Manual process does work, otherwise such longevity would not have occurred. But it is inefficient, cumbersome, and almost impossible to monitor in any meaningful way. For a business to truly thrive in this fast-changing world, a better solution is necessary, which leads us to...


3. Digitized process: Nintendo, one of the richest, most valuable companies in Japan started in 1889 as a humble card game shop. In its initial phase, the company's process could only be described as quaint: the owner originally made cards from white mulberry bark and painted them by hand. What led Nintendo to its current position as a computer game giant was the company's indefatigable quest for progress. Due to the rising popularity of its games, Nintendo first employed assistants to mass-produce cards, then automated the production. It was responsible for the release of Japan's first electronic toy, first handheld video game system, first video game with jumping characters, first console compatible with interchangeable game cartridges, etc., and too many more first to count. Nintendo's story is a significant part of the world's gaming narrative, and the company itself has always stayed ahead of the curve in terms of technology.


Nintendo's headquarter in 1889 vs. in 2000


What takeaway we could glean from this little example is that in the business world, it is impossible to ignore digital transformation. If the fastest athlete cannot outrun a guy in a car, then what about someone in a plane? A rocket? While a small company could get away with a manual process, the bigger the company gets, the more pressing it is to march in step with technology. Save for some extremely niche markets whose very survival depends on their claim on uniqueness, such as Yixing artisans shaping teapots by hand and bamboo tools, there is hardly any business that does not benefit from digitalization in some way.


Let's think back to the example at the beginning of the article. Imagine going to the same delightful restaurant, but you book your table via the website and customize the food with an Ipad. This frees up the workload of the staff to focus more on optimizing services, enhances the ordering experience, and reduces the margin for errors and miscommunication.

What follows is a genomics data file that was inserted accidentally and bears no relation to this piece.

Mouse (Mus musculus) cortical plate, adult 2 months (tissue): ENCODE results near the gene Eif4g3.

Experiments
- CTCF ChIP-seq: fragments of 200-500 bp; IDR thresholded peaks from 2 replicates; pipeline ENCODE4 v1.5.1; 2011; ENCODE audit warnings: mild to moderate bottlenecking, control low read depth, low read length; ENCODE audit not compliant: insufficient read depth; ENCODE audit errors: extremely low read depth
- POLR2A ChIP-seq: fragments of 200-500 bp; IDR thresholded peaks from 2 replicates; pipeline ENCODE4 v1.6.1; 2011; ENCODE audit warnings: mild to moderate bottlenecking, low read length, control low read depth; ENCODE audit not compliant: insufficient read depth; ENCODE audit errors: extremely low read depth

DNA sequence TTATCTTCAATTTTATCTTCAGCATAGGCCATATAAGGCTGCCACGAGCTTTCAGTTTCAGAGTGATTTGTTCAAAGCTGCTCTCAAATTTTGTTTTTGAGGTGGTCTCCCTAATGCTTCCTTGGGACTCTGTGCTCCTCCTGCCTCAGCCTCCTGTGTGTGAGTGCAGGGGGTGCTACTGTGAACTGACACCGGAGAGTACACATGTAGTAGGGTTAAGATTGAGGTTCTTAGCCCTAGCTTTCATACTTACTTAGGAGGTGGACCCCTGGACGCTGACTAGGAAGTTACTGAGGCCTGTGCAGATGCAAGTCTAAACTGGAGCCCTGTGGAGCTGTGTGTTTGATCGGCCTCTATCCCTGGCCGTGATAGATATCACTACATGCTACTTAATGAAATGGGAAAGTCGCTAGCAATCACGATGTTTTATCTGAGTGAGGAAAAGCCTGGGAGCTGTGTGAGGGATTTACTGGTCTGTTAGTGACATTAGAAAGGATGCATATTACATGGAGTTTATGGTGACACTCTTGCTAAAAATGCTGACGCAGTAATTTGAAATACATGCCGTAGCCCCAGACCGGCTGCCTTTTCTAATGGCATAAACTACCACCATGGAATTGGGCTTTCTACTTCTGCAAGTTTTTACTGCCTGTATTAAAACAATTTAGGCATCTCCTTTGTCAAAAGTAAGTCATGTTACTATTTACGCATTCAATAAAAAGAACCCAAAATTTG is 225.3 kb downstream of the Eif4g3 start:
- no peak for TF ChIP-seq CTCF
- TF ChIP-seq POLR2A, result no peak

Digitalization could truly leave its mark on many facets of a business (do you know that cows could now milk themselves thanks to advances in robotics? What a world we live in.) But in all its incarnation, digitalization emphasizes the use of software to pre-define process, measure related metrics, and evaluate performances. Without a digitized process, a business is not ready for KPI-based management, simply because the KPI cannot be quantified, thus judged, correctly.


4. Data-driven, AI-backed, smart process: Retail therapy is alive and well despite recent setbacks this year. Case in point: One Shanghai Louis Vuitton store made a record-breaking $22 million in August alone. But a fashion retailer does not necessarily have to be French luxury house to see phenomenal growth. What if the staff could instantly "read" any shopper to recommend outfits most likely to sell? What if the marketers could tweak online and in-store campaigns to appease to the maximum number of audience? What if the manager could get staffing down to an exact science? Rest assured, we have not depart reality for the realm of fantasy. This is here, this is now, and this is developing swiftly as we speak.



What separates this most elevated form of process from its immediate predecessor is the use of machine learning to analyze large amount of data. Where do the data come from? The customers themselves. From this, retailers could learn patterns and predict the future with amazing accuracy. The results include, but are not limited to: better workflow, increasing marketing reach, more effective use of resources, improved customer experience, and many more. There is no end to this optimization journey: once it gets in motion, it stays there perpetually, getting better and better. Predictive AI analytics are the reason Google and Amazon grew to be the huge successes they are. Why not apply them to the real world?

No company is fully digitized or completely run by AI, of course. Most businesses combine a mixture of one, two, three, or all four types of process to best fit their operations. The market of Vietnam paints an uneven picture with manual process reigning supreme and digitized process trailing behind. Even then, there are hopeful signs that AI-aided process is slowly but surely gaining an edge. There are two main catalysts: Vietnam has one of the fastest growing market in Asia, and ranks third among most active startups in ASEAN. These create a conducive environment for tech-hungry businesses and AI companies to collaborate. It is a long way to go until AI process becomes ubiquitous worldwide let alone Vietnam, but the journey itself is worthwhile: economic miracles await those who innovate.